Ted Williams: The First Modern Sports Superstar
Last semester, I took a class at school called “America Through Baseball”. Essentially, it was a sociological view of America by looking at baseball. It was really interesting stuff.
Part of the class was a term paper on a famous baseball player. More than a biography, it was supposed to be a profile on the player, his accomplishments, and his greater impact on sports and life in general.
Everyone was assigned a player by the professor. Naturally, I got assigned Ted Williams.
As today is the 10th anniversary of the death of Ted Williams, I now present to you my final paper from the class “Ted Williams: The First Modern Sports Superstar”
The social status of “superstar” is an achieved goal that many wish to achieve but only few reach. It is not just enough to be a celebrity to be a superstar. Celebrities are simply famous for reasons either great or bad. To become greater than a celebrity, a superstar, one must possess talent greater than anyone else in their profession, they must have great public admiration, and they should be able to command a higher salary then many of their peers. Becoming a superstar means that one is at the top of their game and that few are like them in popular culture.
In American society, the idea of the superstar has changed dramatically from its earliest days. One place where this is highly evident is in our following of professional sports. Early superstars such as Babe Ruth, Honus Wagner, and Cy Young are romanticized with mythical stories seemingly reserved for the ancient gods of Greece or Rome. There is the story of Babe Ruth in the 1932 World Series where in Game 3 where it was claimed that he pointed his bat to dead centerfield with a two strike count, seemingly saying “I am going to hit the ball there”. Babe Ruth hit what ended up being the game-winning homerun on the very next swing. No one knows exactly what Babe Ruth did before the swing, but the story of the “Called Shot” has been mythicized into baseball, and American lore (Montville, 311).
Over the years, the idea of the American Superstar in popular culture has shifted from the romantic, to the fanatic following of their each and every move. Now today’s society has websites such as Deadspin and TMZ devoted to following superstars every move. The twenty-four hour news cycle and networks such as the Cable News Network and ESPN allow us as consumers to know what societies superstars are doing at all times. Superstars are also less romanticized then they were in the past. Anything, good or bad about a person can be discovered and be featured as the lead-story on MSNBC within minutes, and the results can be life-altering. It can be someone like professional golfer Tiger Woods, at one time one of the most popular people in the world, whose life changed following a car accident on November 27th, 2009 after the fall-out from the accident showed that he was having numerous extramarital affairs (Corrigan). The results of being a modern day celebrity caused a complete public transformation of the persona of Tiger Woods. No longer did people feel as if they knew Tiger Woods and the modern twenty-four hour news cycle was a big part of the changing of the Tiger Woods “brand”.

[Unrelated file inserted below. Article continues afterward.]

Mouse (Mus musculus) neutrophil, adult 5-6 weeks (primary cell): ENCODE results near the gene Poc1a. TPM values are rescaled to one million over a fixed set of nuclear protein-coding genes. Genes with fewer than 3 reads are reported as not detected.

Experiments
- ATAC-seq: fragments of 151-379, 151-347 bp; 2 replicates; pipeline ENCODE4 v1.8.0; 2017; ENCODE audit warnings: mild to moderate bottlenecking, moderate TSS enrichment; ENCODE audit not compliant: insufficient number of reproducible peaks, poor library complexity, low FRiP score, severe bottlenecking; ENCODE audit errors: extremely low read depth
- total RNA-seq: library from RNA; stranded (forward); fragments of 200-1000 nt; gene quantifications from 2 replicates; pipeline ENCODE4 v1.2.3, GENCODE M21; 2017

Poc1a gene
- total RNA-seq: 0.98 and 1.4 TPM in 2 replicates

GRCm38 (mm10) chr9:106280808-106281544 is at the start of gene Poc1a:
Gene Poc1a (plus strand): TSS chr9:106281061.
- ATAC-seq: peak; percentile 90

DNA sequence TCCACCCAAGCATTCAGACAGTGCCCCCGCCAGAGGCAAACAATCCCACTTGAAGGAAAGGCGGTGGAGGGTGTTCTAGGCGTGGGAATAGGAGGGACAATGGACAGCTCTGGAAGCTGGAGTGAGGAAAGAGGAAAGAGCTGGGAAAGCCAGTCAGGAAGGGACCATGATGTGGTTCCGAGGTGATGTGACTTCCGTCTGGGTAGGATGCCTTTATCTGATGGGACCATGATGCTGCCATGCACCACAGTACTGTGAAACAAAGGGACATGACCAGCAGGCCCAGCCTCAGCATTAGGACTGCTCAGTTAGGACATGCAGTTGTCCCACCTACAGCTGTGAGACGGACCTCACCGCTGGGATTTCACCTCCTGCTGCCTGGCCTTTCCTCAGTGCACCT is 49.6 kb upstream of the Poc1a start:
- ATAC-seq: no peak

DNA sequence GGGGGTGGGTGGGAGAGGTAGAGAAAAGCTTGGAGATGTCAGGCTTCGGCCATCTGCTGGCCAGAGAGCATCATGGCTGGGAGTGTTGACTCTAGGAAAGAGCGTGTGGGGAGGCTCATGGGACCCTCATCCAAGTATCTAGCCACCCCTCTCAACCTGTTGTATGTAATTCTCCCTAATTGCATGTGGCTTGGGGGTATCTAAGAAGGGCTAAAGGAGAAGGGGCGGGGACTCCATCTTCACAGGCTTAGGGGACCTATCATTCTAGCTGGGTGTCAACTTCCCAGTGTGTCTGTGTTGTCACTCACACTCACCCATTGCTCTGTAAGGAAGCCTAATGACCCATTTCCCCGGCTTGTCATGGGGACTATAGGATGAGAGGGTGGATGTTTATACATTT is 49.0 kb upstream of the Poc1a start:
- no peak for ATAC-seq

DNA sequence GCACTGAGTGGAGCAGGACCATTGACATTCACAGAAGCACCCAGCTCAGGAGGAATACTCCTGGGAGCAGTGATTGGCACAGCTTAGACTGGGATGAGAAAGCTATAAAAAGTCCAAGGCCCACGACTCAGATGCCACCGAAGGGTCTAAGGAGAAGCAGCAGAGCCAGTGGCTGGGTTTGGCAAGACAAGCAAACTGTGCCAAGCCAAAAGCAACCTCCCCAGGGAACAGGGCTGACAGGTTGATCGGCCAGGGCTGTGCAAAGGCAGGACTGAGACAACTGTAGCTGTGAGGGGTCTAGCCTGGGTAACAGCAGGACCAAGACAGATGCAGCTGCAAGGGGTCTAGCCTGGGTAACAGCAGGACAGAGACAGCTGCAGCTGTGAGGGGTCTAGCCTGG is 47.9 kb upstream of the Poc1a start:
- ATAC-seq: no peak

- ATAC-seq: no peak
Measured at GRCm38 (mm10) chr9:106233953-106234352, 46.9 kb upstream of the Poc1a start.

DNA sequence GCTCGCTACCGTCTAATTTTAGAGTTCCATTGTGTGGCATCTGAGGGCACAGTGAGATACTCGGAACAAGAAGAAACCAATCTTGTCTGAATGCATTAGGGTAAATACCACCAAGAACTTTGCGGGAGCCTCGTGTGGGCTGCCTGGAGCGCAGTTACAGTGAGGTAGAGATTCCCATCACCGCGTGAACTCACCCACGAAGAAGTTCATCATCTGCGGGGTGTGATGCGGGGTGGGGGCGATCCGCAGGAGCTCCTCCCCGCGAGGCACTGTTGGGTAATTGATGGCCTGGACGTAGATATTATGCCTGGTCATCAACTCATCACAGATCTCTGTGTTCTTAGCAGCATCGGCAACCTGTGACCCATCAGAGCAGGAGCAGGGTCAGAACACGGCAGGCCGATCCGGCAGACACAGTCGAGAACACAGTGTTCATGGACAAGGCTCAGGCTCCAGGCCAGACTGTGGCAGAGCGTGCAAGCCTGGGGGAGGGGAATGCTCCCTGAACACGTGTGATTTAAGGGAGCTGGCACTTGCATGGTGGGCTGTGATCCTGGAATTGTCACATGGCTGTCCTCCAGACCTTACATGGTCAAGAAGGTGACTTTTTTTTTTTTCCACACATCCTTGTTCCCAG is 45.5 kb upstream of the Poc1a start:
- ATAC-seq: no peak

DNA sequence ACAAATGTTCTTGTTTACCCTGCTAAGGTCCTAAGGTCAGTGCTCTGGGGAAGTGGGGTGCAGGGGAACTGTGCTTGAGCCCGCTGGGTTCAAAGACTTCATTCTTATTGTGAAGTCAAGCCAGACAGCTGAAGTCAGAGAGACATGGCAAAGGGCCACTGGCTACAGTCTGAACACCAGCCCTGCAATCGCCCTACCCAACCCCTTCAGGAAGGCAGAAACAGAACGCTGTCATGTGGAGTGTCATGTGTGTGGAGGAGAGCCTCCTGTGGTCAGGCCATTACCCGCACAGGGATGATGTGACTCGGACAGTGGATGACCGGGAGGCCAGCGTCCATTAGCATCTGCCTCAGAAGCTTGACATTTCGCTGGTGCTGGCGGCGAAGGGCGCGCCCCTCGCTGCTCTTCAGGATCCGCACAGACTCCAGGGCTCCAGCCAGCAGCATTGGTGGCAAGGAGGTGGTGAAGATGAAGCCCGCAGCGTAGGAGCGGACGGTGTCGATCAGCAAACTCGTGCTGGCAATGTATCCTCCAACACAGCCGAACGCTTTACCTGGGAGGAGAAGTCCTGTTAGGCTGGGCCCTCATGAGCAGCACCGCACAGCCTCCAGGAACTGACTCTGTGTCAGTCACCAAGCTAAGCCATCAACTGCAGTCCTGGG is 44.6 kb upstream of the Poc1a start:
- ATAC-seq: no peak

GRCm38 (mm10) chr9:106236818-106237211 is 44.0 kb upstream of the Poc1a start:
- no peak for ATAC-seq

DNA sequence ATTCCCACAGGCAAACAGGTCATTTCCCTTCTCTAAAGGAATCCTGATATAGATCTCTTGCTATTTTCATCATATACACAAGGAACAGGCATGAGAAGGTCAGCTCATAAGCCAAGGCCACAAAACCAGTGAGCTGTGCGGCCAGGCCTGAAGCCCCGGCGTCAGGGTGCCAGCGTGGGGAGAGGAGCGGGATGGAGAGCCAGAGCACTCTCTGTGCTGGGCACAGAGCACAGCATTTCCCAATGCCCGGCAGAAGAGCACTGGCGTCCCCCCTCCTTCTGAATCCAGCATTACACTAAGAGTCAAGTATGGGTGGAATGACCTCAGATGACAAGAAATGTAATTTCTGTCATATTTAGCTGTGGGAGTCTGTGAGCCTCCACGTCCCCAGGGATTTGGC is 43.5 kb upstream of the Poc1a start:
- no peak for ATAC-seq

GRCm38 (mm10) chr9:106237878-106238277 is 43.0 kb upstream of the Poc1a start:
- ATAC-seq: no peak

It is not as if superstars have acted differently over the years. In fact, the previously highly romanticized baseball superstar Babe Ruth divorced his first wife because of his own admitted infidelities and a daughter that never knew who her natural mother during her entire life (NYT). Yet, despite what would be considered “character-flaws” in today’s society and force us as the public to reexamine how we view Babe Ruth as a person and athlete, Babe Ruth is still romanticized though stories and film into the modern day.
At some point in American history, the idea of the superstar had to change from the “old” idea of what a superstar is and how we examine them, into the twenty-four hour news cycle of the “modern” superstar and the public following their every move.